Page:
Skip to main content

We use cookies to help us improve your experience and to provide services like web chat. We also use cookies to measure the effectiveness of public health campaigns and understand how people use the website.

To find out more about cookies and how we use them, please see our privacy policy.

Breastfeeding - Common myths

Fact and fiction about breastfeeding, including when to stop, whether it hurts, whether it makes your breasts sag and whether your baby will get enough milk.

It’s not that popular in this country

Almost 60% of women in Ireland choose to breastfeed their babies. This number is lower than in other European countries but still represents over half.

Your baby won’t get enough

Almost all women are able to produce enough breast milk. The size and shape of your breasts or nipples doesn't matter.

When your baby is born, you may feel at first that you're not producing a lot of milk. This is because your first milk or 'colostrum' is produced in a small amount which is perfect for your newborn's tummy.

Early and frequent feeding is the best way to establish your supply. Establishing your supply means that the amount of breast milk you produce matches exactly what your baby needs. Breastfeeding is a supply and demand system. The more you breastfeed, the more milk your body produces.

Related topic

Concern about breast milk supply

Weight gain in breastfed babies

Your partner will feel left out

There are still lots of ways partners can bond with your baby and plenty of ways they can help you.

For example:

  • holding and cuddling the baby
  • changing nappies
  • burping the baby
  • bathing the baby

They can also bring you water or snacks while you are feeding.

You can still have a sex life while breastfeeding.

Modern formula is just as good

No formula protects your baby from infections and diseases the way breast milk does. This is because there are antibodies and immune-protecting substances in breast milk that are not found in formula.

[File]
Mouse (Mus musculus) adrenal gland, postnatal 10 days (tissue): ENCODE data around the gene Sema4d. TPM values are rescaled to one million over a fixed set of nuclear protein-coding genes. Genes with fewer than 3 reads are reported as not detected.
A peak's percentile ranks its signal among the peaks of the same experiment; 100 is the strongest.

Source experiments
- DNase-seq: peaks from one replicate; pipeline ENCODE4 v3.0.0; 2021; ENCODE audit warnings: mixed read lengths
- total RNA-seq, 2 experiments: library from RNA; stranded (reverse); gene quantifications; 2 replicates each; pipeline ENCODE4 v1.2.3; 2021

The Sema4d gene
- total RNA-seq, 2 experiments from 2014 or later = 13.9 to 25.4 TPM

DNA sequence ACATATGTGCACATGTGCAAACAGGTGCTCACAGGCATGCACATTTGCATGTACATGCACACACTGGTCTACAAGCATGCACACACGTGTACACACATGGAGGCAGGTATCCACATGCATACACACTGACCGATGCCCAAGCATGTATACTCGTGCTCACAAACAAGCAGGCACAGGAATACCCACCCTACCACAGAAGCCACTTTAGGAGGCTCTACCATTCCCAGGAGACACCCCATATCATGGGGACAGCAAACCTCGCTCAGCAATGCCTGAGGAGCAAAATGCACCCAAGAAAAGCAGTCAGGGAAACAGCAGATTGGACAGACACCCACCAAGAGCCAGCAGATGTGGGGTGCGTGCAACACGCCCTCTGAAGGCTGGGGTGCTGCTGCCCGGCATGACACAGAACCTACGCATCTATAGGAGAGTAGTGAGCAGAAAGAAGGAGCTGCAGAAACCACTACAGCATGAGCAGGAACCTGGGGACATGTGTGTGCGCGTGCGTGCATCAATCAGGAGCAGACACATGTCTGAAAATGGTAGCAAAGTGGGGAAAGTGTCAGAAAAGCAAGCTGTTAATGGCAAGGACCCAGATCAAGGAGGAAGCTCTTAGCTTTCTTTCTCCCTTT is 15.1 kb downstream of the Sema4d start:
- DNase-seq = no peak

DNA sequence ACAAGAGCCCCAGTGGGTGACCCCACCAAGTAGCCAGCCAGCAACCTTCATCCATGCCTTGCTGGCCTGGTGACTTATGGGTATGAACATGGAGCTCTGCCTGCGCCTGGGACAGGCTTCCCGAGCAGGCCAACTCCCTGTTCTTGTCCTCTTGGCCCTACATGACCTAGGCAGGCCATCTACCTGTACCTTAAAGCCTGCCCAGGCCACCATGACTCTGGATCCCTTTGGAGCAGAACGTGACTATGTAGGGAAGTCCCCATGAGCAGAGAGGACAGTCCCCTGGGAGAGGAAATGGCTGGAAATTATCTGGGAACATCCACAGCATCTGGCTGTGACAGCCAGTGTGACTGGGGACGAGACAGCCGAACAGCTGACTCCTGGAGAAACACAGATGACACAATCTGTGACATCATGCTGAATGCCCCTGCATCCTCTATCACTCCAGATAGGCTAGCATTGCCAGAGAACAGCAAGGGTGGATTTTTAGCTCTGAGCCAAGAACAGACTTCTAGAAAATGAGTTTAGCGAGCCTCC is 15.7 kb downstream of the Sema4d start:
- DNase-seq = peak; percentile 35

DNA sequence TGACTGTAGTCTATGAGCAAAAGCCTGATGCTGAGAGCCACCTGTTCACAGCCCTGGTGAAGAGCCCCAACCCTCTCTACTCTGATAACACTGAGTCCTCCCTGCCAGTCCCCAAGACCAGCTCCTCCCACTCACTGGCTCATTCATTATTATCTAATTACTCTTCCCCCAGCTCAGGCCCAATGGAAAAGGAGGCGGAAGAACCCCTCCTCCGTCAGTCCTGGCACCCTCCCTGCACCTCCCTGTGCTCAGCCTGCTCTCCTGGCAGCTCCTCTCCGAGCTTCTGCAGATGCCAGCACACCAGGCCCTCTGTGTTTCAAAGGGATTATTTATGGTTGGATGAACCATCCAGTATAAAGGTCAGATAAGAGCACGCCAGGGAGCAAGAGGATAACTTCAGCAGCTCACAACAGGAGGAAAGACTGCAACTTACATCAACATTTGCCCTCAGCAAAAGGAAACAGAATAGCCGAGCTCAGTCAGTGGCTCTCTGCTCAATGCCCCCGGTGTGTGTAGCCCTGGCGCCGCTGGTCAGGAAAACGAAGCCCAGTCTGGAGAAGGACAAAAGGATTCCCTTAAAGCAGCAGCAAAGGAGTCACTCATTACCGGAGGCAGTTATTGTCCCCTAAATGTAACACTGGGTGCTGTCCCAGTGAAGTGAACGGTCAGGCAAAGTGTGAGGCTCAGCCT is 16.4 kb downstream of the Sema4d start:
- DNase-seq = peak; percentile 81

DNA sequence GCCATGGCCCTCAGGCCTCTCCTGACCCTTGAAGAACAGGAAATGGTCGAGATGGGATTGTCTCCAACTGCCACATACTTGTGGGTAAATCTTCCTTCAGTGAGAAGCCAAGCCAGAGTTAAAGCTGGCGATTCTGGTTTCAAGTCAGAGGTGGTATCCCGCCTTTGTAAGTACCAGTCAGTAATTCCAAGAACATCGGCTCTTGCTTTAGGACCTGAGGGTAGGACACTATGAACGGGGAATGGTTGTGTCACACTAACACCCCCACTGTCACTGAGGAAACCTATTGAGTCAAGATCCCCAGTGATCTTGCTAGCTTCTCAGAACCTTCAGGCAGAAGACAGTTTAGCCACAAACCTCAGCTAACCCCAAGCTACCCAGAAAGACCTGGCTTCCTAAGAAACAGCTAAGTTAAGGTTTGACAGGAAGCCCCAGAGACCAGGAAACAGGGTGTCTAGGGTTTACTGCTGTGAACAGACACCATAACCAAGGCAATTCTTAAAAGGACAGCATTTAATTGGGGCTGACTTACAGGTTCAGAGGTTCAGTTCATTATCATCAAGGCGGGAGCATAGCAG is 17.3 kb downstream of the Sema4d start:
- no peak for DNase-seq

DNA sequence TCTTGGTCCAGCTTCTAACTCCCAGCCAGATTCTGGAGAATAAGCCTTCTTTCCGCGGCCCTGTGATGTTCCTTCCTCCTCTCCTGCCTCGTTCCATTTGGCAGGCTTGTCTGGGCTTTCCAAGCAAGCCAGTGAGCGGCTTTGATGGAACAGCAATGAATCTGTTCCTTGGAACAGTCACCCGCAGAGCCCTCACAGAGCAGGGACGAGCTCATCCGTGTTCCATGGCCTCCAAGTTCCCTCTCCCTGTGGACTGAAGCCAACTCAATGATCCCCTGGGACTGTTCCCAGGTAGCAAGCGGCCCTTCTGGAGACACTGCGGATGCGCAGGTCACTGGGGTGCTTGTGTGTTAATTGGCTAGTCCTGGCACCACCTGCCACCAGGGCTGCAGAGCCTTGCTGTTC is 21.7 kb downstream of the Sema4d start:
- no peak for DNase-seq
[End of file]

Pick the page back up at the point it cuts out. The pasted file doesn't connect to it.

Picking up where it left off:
Formula is not sterile and needs to be safely prepared. If you decide to formula feed, your nurse or midwife will help you.

Breastfeeding hurts

Breastfeeding should not hurt. It is, after all, the normal way to feed a baby. If it does hurt, it usually means the baby is not positioned or attached correctly. Your nurse, midwife, public health nurse or lactation consultant can help with this.

Related topic

Getting breastfeeding off to a good start

Breastfeeding will make your breasts sag

Breastfeeding will not make your breasts sag. Pregnancy hormones can stretch the ligaments that support your breasts. The ageing process can also make breasts appear to sag. Wearing a well-fitting bra during pregnancy and while breastfeeding can help to combat breast sag.

You should stop breastfeeding if you have an infection

This is not true. Antibodies to the infection are passed into the breast milk and this stops your baby becoming ill.

You can't take medicine while breastfeeding

There are very few medicines that you can't take safely while breastfeeding. A very small amount of most medicines appears in the milk, but usually in such small amounts that there is no concern.

If a medicine is something you're worried about, there are usually equally effective, alternative medicines that are safe to take while breastfeeding. Talk to your GP before taking medication.

You have to stop breastfeeding at 6 months

You do not have to stop breastfeeding at any set time. The World Health Organisation recommends exclusive breastfeeding for 6 months and then continued breastfeeding in addition to complementary food until 2 years and beyond.

Related topic

Weaning: starting your baby on solid foods

Breastfeeding for more than 1 year

Find a breastfeeding support group near you

Page last reviewed: 15/03/2019
Next review due: 15/03/2022

Find support services